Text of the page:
• Candles can be knocked over by pets causing burns or fires.
  • Potpourris contain essential oils and cationic detergents that can severely damage your pet’s mouth, eyes and skin. Solid potpourris can be toxic if eaten.
Hosting Parties and Visitors
Holiday gatherings and visitors can be upsetting to pets due to strangers and excessive noise and activity. Even very social pets may become nervous in the chaos of a holiday party. Use the following tips to decrease stress and anxiety on your pets
  • Make sure that your pet has quiet, safe area of retreat.  This may include a room or crate aware from the noise and commotion of the party.  This area should be off limits to guests.  If your pet is particularly nervous or easily stressed by strangers, it may be best to isolate them into another room or area of the house.  Pets with severe anxiety may require medications from their veterinarian to help with this stressful event.
  • Guests with pets? Should be avoided unless the pets have been accustomed to each other.  With all the hubbub of a gathering, pets may act aggressive or cause injury to unfamiliar pet guests.
  • Watch the exits. Make sure you watch pets closely, when people are opening and closing doors to the house. Without appropriate supervision, your pet may escape or become injured in a closing door.
  • Make sure your pet has proper identification with your current contact information.  A microchip with up to date registration is particularly useful. This simple step may help reunite an escaped pet quickly and easily.
  • Clear the food and trash from the party as soon as you are done with it.  Pets are particularly crafty at sneaking an unattended snack.  As discussed above, some foods are toxic while others may cause severe medical problems for your pet.  Be sure to through trash away in a sealed can away from access by your pet.  Sparkly ribbons and other decorative items that could be tempting for your pet to play with or consume.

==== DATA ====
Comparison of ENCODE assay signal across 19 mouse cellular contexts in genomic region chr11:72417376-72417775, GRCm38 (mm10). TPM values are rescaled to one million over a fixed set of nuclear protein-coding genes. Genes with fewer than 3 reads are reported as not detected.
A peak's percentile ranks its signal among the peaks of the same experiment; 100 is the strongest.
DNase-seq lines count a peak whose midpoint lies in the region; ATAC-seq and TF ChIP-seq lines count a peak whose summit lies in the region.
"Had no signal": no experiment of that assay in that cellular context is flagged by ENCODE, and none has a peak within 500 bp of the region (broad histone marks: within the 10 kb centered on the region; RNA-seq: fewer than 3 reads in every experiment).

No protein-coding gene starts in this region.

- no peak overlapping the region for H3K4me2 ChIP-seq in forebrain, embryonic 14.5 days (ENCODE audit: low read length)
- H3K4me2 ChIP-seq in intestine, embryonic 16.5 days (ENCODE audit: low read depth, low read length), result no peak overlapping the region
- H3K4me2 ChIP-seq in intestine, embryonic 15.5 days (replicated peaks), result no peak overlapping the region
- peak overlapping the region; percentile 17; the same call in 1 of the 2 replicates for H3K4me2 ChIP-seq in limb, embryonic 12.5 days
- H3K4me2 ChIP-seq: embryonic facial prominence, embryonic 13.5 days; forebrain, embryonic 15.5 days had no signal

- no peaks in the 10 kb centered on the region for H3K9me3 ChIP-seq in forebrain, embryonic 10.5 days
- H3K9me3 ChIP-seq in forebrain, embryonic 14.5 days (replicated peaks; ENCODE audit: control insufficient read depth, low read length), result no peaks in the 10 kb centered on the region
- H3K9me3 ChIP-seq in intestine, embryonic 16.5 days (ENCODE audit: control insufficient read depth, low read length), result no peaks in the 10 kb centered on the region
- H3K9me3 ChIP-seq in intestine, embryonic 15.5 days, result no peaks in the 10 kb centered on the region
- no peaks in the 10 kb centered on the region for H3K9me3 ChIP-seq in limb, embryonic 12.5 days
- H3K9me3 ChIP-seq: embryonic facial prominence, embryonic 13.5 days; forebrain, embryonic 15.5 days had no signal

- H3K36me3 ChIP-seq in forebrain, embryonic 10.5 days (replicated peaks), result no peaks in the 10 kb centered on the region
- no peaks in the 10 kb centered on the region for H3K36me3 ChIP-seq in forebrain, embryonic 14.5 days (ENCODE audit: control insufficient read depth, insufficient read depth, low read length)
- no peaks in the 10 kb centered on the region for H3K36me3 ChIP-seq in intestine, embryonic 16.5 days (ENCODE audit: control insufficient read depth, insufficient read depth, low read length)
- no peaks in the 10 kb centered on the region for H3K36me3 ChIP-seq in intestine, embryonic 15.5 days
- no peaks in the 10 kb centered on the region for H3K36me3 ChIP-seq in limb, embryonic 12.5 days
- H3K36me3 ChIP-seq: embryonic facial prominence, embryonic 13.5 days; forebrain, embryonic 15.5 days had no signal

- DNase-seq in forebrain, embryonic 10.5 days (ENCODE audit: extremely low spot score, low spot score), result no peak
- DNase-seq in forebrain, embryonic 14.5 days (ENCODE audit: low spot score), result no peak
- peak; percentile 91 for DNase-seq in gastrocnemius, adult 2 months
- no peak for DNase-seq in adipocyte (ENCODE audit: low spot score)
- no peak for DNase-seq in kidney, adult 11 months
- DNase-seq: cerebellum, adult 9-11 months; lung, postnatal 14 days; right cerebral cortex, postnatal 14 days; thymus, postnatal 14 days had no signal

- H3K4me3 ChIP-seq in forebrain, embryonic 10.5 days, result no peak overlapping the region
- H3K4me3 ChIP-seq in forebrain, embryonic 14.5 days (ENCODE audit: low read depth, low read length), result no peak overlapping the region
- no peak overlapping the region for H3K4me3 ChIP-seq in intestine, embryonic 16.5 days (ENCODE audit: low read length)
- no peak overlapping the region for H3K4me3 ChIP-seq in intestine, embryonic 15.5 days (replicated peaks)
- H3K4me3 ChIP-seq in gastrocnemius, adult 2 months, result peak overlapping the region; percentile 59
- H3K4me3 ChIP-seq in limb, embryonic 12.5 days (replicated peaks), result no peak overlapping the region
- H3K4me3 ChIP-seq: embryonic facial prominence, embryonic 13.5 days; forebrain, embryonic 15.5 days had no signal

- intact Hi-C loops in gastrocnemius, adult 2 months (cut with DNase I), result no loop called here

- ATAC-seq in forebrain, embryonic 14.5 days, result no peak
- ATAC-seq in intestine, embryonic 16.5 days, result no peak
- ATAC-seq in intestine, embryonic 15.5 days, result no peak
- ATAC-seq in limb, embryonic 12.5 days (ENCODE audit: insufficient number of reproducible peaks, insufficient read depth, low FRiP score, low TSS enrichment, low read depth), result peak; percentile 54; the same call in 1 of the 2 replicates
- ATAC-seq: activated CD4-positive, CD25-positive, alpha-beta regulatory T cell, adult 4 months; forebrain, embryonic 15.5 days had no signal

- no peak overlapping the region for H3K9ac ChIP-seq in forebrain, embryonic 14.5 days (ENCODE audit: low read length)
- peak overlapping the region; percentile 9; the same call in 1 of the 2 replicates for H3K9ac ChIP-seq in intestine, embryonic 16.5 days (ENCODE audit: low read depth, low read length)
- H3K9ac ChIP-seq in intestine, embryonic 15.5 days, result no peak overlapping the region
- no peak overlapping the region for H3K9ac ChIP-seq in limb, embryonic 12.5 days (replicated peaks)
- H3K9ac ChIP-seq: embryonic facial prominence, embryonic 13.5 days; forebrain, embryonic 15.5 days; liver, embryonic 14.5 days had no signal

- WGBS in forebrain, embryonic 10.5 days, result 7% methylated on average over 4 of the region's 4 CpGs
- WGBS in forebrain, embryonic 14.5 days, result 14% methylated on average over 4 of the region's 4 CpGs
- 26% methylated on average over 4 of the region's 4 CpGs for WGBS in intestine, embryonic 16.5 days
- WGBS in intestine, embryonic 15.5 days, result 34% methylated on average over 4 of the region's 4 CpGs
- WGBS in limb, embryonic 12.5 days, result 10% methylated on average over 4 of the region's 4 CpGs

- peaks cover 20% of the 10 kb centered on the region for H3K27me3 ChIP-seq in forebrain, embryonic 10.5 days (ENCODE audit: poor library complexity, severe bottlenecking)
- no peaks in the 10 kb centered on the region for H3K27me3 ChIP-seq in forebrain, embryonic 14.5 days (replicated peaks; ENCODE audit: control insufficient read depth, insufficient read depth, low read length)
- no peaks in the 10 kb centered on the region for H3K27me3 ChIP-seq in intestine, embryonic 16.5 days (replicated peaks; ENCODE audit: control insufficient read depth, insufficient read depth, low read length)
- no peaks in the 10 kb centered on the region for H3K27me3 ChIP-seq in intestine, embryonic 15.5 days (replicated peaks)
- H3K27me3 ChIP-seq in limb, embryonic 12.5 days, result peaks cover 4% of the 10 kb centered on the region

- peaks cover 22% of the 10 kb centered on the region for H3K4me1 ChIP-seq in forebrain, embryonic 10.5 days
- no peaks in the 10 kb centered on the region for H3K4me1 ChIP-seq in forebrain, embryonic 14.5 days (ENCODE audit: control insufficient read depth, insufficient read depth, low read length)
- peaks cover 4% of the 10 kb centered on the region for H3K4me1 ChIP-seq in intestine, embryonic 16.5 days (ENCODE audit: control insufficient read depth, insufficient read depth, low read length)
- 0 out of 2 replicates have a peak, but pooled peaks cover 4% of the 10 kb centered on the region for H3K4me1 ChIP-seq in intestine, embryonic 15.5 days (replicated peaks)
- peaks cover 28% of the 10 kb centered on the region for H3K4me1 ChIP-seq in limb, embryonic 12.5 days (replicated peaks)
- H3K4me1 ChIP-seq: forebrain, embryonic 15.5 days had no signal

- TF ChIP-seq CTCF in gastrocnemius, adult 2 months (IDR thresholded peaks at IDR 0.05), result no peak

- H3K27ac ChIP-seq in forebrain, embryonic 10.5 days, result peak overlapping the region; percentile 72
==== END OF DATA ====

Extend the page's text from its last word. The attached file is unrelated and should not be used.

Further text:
When You Leave the House
  • Unplug decorations while you’re not around to avoid burns or fires from chewed electrical cords.
  • Take out the trash to avoid ingestion of harmful substances and foods.
Holiday Travel
Take the following precautions to be sure your pets are safe during travel
  • Interstate and international travel regulations require any pet you bring with you to have a health certificate from your veterinarian – even if you are traveling by car. Schedule an appointment with your veterinarian in advance to get the needed certificate within the timeframes required by the states you are traveling through and to.
  • Pets in vehicles should never be left along in the car regardless of the weather.  Pets hould be properly restrained using a harness or a carrier, placed in a location clear of airbags. Never transport your pet in the bed of a truck.
  • If you’re traveling by air and considering bringing your pet with you, talk with your veterinarian first. Air travel can put some pets at risk.  Your veterinarian is the best person to advise you regarding your own pet’s ability to travel.
  • Pack for your pet as well as yourself. Be sure to bring your pet’s food to avoid gi upset and all their medications.  It is a good idea to bring copies of their medical records and information to identify your pet in the event that they become lost.
  • Boarding your dog while you travel? Talk with your veterinarian to find out how best to protect your pet from contagious diseases, and to make sure your pet is up-to-date on vaccines.